Infiniti is to pull out of Western Europe, including the UK, because the company believes it cannot secure a viable future based on its current sales volumes.
Like all manufacturers selling in the EU, Nissan’s luxury arm will be required to reach an average 95g/km CO2 emissions figure across its range in 2020, or face big penalties. The brand is said to see no viable way of investing in the technology, principally electrification, to meet this requirement based on its current and forecast sales numbers.
As a result, Infiniti will cease all Western European operations by early next year and focus its operations on “its largest growth markets, specifically North America and China”. The restructuring will have no impact on Infiniti operations in Eastern Europe, the Middle East and Asia, which the brand says continue to grow.
Sunderland plant hit
The decision is a further blow to Nissan’s large UK plant in Sunderland, which currently builds the Infiniti Q30 and QX30. Production of both models will cease by the middle of this year, and the news comes just weeks after Nissan announced it would no longer be building its next X-Trail model at Sunderland.
The Q30 and QX30 models are only sold in Europe and do not feature in the company’s plans for other markets. Nissan does not provide a breakdown of production figures for Sunderland, but it’s fair to say that Q30 and QX30 do not make up a significant portion of the 400,000+ cars that roll out of the factory each year.
Industry sources suggest that about 300 people are directly employed in building the two models at Sunderland, out of a total of about 7,000 employees at the factory. The company said it hopes to find alternative opportunities for these workers.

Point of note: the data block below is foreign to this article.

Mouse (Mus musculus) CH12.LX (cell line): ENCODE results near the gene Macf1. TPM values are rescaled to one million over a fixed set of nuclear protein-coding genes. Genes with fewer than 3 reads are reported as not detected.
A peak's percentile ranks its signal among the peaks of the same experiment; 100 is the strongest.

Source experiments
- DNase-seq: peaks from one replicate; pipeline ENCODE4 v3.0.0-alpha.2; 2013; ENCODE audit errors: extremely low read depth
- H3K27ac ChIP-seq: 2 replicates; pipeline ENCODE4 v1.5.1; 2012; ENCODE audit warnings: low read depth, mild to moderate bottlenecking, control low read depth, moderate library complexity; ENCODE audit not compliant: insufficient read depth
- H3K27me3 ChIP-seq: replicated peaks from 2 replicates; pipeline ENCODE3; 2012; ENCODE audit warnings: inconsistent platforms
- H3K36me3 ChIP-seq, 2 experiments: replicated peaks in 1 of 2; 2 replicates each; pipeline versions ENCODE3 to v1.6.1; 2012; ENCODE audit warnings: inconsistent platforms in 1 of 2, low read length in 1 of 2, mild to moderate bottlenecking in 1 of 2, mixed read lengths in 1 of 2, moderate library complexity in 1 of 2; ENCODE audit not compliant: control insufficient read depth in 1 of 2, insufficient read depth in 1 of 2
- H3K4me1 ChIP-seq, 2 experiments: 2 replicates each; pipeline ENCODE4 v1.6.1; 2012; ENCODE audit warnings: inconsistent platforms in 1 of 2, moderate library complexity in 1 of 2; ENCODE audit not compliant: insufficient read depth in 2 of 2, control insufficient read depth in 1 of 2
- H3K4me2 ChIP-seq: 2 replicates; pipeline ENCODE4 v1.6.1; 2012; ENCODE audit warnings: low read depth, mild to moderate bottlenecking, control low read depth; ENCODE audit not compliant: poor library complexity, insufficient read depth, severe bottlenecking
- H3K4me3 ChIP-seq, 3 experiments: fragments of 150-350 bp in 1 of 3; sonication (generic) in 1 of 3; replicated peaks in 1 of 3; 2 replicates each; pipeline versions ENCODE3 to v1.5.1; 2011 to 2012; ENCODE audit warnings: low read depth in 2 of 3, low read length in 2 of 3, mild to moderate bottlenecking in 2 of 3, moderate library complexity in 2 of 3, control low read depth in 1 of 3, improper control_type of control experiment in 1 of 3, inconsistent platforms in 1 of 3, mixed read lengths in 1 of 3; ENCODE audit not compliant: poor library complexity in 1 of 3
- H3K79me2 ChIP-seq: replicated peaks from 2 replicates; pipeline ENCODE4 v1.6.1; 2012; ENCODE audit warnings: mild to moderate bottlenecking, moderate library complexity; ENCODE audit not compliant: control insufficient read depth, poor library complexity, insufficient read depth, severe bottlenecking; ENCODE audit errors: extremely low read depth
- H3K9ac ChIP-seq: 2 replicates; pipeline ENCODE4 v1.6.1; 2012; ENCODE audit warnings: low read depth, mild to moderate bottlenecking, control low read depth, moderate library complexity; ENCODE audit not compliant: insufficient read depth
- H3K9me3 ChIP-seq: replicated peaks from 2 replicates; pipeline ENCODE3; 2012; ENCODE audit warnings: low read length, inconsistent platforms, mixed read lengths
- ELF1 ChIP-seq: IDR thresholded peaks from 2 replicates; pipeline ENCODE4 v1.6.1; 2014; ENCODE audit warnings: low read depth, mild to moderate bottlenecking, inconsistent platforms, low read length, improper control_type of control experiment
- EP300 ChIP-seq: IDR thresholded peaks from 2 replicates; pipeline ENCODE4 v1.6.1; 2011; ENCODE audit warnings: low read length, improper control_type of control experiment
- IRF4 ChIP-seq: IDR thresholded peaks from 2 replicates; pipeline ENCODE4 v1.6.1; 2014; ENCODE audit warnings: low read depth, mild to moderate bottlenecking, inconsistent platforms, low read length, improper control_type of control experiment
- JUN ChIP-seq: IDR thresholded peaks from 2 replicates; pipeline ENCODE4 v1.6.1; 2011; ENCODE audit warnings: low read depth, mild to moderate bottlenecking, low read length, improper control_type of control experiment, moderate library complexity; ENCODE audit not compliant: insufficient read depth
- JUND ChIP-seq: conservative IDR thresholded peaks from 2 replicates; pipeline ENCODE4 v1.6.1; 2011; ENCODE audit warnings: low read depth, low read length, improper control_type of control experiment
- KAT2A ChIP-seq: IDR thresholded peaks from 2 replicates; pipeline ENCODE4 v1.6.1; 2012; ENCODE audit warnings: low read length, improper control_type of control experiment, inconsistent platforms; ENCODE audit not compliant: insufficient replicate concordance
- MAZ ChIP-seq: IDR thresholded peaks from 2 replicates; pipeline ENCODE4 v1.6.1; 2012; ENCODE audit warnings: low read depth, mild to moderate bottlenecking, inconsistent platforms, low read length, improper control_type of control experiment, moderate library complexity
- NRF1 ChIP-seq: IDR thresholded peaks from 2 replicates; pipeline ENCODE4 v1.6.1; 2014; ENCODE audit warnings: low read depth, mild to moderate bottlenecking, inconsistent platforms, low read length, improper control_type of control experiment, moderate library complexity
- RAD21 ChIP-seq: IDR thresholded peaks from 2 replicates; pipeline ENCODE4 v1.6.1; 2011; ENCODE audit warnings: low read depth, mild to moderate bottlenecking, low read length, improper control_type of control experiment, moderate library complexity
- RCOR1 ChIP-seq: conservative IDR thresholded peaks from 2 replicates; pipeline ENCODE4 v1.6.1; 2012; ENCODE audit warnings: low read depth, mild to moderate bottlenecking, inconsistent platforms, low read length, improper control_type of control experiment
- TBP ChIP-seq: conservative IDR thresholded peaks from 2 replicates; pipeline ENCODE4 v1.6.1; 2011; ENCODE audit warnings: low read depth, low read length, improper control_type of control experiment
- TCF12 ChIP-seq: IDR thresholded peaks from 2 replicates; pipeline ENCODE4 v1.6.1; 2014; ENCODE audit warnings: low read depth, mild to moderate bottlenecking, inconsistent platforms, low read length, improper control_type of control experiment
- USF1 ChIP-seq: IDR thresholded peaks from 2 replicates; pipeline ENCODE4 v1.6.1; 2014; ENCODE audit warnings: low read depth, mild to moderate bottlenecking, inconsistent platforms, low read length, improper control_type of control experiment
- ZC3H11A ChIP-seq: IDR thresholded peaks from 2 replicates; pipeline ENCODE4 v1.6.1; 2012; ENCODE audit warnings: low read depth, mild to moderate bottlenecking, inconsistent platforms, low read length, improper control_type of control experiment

Infiniti’s European HQ, based near Geneva in Switzerland, will also be affected by the brand’s withdrawal, although the site also manages the company’s Middle East and Africa regions so some staff may be redeployed at the same location.
Infiniti’s UK and European showrooms will remain in operation for the present, while the brand takes steps to put in place continuing aftersales services for current owners of its cars, including vehicle servicing, maintenance and warranty repairs.
Ironically, the brand also states that it will be investing in electrification, from 2021 onward. It will stop selling vehicles with diesel engines while focusing on its SUV lineup in North America, and bringing five new vehicles to China over the next five years.
According to data from the Society of Motor Manufacturers & Traders (SMMT), Lexus registered 12,405 vehicles in the UK 2018 while Infiniti only managed 750 – down from 3,515 the year before.
For the first two months of this year, Infiniti only had 48 registrations against its name. Take out dealer demonstrators and head office registrations, and almost nobody has actually walked into a dealership and bought a new Infiniti so far this year.